Teacher Integration of Technology into Mathematics Learning instrumentation, time available to use the technology and the content of curriculum as examples of consfraints. Similarly, in terms of the present research, a graphic calculator is an affordance and the size and resolution of its screen display a consfraint. Other researchers have used different words to describe the absence of an affordance with regard to technology use in mathematics learning. For example, Forgasz (2006) talks about encouraging and inhibiting factors, vk^hile Thomas (2006) and Thomas, Hong, Bosley and delos Santos (2007) use the terminology of obstacles to technology use. In this paper we delineate between a consfraint, which implies the presence of an affordance, and an obstacle, something that inhibits or prevents the presence of an affordance-producing entity in the classroom situation. A classroom didactical situation with GCs in the milieu requires changes in the didactical confract. Factors inñuencirig the didactical contract include the teacher's affective variables (beliefs and attitudes), their perceptions of the nature; of mathematical knowledge and how it should be learned, as well as their mathematical and pedagogical content knowledge (Shulman, 1986). One may assume that if a teacher possesses a limited knowledge of a concept and its related subconcepts (Chinnappan and Thomas, 2003) then they will find it more difficult to provide the kind of environment and experiences that will assist students in the construction of rich conceptual thinking. Instead they may regress to a process-oriented approach (Thomas, 1994), presenting; students with a toolbox selection of procedures that may be applied to each problem that arises. While such procedures and skills are important, mathematical thinking is clearly much wider than this, and requires procedural and conceptual interactions with the various representational forms of mathematics (Thomas and Hong, 2001). However, teaching is not mediated simply by the mathematical understanding ofthe teacher (Cooney, 1999), but it is also influenced by the teacher's mathematical knowledge for teaching (Hill and Ball, 2004; Ball, Hill and Bass, 2005). This refers to understanding the mathematical content, the constructs and ideas involved in a particular topic, and how these relate to the principles and techniques required to teach and learn it, including appropriate structuring of content and relevant classroom discourse and activities (Simon, 1995; Cooney, 1999; Chinnappan and Thomas, 2003).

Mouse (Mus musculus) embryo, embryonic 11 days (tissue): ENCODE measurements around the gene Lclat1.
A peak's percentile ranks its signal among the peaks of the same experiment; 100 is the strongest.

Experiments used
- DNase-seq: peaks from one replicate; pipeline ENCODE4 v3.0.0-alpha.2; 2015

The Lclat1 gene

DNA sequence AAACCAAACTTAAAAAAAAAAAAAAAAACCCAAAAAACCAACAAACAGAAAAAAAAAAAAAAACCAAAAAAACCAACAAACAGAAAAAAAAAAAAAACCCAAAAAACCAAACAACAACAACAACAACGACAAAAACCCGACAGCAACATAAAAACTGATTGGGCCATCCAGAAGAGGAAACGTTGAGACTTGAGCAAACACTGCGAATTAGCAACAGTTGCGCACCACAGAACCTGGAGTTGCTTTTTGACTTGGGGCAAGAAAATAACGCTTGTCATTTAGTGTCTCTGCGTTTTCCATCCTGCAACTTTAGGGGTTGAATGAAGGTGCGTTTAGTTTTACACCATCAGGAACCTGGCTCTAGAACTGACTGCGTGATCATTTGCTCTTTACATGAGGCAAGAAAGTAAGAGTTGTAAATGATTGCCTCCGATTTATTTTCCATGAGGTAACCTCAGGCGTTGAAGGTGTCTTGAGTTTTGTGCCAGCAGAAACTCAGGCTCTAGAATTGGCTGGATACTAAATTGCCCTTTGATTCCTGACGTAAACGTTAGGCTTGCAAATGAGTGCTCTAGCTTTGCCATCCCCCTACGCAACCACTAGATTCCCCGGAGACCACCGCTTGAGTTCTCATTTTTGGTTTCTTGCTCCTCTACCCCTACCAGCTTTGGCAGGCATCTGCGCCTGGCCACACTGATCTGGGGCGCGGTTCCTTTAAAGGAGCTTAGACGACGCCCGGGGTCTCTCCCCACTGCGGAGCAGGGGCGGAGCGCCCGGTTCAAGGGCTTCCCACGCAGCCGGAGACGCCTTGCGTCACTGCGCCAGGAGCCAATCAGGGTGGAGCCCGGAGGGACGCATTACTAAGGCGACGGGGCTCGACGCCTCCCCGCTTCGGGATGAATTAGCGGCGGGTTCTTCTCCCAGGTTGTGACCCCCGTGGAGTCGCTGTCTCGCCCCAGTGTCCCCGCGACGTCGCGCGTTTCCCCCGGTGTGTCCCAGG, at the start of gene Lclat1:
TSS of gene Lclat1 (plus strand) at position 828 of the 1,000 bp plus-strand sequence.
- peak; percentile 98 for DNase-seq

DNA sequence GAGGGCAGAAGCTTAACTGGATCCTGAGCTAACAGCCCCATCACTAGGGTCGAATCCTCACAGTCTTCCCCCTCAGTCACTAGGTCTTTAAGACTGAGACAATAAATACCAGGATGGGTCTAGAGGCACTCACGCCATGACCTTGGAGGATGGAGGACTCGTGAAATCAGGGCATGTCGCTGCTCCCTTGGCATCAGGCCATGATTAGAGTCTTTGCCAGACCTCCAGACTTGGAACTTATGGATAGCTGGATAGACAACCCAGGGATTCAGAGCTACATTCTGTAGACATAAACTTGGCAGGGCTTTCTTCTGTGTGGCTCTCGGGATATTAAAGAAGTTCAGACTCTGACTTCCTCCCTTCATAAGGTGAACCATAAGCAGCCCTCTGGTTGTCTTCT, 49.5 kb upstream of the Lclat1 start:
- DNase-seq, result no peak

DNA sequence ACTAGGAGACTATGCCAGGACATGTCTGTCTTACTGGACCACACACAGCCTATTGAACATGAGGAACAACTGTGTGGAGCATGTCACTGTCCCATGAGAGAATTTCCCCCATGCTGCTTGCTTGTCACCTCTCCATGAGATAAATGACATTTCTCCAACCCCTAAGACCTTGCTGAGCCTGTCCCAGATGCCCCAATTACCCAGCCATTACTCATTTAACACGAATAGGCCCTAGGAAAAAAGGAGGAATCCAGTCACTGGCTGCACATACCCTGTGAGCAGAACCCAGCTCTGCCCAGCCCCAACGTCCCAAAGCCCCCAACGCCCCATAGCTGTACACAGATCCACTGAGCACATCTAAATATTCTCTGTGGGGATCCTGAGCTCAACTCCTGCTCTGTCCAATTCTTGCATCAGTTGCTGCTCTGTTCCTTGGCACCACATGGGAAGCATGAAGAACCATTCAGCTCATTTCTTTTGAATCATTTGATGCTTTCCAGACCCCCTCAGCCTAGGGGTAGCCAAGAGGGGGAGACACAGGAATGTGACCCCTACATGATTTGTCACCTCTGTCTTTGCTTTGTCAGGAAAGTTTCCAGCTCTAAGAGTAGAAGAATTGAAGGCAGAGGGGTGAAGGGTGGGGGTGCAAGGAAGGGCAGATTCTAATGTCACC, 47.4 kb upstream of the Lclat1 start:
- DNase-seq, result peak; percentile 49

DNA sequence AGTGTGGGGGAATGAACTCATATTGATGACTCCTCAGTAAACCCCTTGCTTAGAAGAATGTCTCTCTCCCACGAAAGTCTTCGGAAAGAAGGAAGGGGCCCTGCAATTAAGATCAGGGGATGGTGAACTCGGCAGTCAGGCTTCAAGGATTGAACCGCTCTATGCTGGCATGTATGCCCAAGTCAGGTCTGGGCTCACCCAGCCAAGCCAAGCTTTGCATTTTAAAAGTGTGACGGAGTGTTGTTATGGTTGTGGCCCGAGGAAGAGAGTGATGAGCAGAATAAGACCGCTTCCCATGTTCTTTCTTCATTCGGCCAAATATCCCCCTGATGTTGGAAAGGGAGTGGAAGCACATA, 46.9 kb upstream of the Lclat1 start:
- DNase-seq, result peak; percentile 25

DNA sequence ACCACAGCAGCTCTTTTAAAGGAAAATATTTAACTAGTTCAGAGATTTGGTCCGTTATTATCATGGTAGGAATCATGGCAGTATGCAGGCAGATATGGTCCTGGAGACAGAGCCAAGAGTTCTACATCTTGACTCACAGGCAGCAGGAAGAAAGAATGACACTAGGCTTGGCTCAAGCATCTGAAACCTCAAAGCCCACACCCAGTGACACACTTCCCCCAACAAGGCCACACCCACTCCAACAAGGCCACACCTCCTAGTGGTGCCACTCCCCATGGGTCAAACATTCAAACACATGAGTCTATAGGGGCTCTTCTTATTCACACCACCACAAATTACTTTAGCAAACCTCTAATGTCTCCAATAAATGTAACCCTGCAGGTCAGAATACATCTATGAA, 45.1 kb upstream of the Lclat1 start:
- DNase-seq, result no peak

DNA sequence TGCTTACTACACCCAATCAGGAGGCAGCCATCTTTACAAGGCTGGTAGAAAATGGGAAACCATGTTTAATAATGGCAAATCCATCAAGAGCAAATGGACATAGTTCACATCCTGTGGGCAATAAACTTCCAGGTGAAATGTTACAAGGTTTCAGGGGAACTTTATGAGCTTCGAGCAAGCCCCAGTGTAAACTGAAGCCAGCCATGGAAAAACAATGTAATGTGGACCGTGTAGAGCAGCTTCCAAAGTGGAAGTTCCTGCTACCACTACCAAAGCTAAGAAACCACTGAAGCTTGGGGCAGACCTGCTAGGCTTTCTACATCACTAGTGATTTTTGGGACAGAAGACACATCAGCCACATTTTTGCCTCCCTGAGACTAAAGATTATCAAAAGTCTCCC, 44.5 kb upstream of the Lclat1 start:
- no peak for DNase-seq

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multiple representational approach to teaching. In this sense they act as a physical medium for the purpose of reexpression and translation (re-presentation), and for mathematical communication (Noss and Hoyles, 1996; Yackel, 2000). However, when teachers use graphic calculators they may sfress different teaching goals, since these are anchored in their personal orientations, including their beliefs about the potential of the calculator to support the goals (Doerr and Zangor, 1999; Simmt, 1997; Harskamp, Suhre and van Sfreun, 1998). Such goals can include student-cenfred initiatives, interactive-inquiry teaching styles and student-cenfred views of learning, as well as contentoriented goals and a view of learning as listening. Teacher progression in their belief in the value ofthe technology in teaching mathematics leads to a key issue they have to face, namely the level of integration of the technology in learning that they will practice. This may range from using it at prescribed moments as a teacherdirected add-on, to an ever-present insfrument that is an extension of cognition; as an instrument for pragmatic mediation to one for epistemic mediation. The research described in this paper followed a group of teachers as they began, or continued, their instrumental genesis of the GC tool, thus extending their PTK. It attempted to understand teacher practice in relation to the congruency of content knowledge, mathematical knowledge for teaching, instrumentation and instrumentalisation, PTK and the didactical contract. 2